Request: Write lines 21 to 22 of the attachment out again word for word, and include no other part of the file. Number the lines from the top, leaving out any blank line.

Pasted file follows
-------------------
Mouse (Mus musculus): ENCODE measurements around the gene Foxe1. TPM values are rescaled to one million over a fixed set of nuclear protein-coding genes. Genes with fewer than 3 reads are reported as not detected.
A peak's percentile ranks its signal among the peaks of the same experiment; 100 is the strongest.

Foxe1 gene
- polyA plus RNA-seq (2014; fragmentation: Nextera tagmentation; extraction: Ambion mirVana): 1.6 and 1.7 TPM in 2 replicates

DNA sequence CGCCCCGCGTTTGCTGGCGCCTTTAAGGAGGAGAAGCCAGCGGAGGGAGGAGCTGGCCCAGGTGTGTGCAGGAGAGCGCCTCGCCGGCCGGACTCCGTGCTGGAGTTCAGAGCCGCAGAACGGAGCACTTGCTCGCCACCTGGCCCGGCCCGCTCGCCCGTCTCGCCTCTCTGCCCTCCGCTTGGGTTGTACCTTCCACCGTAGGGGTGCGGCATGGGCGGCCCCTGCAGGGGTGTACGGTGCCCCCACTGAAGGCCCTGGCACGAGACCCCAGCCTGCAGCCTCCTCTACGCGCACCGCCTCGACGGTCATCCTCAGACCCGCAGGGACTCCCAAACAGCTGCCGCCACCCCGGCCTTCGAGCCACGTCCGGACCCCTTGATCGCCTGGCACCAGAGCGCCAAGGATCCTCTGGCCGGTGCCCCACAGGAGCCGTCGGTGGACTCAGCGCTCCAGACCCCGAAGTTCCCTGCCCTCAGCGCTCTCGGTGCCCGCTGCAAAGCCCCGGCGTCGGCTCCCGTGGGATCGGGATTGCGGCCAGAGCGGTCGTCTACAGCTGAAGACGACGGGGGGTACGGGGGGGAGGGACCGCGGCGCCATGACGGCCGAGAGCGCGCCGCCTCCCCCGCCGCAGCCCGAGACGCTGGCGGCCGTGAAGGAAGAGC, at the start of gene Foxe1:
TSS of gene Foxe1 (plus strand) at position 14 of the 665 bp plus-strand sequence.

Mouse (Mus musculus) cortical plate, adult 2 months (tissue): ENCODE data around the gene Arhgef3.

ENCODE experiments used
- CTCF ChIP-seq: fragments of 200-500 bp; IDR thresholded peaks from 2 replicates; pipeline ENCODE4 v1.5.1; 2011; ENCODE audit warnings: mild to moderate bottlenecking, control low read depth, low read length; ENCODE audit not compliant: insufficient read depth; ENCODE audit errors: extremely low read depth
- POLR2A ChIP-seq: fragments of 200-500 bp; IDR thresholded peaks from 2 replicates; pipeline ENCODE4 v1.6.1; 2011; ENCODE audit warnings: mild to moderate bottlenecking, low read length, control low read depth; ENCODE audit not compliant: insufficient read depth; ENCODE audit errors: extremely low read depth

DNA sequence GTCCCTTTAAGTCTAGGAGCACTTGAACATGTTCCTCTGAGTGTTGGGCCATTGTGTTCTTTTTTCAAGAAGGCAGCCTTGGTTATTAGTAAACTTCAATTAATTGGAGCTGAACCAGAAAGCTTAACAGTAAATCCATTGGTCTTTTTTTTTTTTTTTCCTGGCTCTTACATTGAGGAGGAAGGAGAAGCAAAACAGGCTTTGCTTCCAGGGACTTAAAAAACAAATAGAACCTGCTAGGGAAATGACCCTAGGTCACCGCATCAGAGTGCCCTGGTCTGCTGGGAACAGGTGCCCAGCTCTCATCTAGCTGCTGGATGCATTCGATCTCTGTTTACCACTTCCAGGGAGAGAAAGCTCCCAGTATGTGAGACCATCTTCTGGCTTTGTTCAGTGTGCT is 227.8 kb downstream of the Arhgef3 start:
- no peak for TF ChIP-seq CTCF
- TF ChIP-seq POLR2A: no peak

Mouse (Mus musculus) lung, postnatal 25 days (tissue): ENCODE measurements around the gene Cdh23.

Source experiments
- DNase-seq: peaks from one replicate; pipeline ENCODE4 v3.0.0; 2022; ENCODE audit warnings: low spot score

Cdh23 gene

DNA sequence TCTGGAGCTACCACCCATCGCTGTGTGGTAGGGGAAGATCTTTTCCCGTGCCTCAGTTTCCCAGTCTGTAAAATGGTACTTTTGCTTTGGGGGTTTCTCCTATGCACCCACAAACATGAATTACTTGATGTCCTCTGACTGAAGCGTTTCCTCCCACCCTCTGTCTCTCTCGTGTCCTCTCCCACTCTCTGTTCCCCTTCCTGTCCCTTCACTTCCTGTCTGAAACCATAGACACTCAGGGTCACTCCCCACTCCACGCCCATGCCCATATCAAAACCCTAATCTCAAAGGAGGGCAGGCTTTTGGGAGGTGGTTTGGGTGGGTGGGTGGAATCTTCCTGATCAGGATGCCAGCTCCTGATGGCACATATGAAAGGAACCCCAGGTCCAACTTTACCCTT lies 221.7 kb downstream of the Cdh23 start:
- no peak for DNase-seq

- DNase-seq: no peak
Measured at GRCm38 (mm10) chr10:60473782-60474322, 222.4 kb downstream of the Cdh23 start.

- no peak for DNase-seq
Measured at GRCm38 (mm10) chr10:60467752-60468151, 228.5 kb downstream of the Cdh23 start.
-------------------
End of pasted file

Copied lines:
Measured at GRCm38 (mm10) chr10:60473782-60474322, 222.4 kb downstream of the Cdh23 start.

- no peak for DNase-seq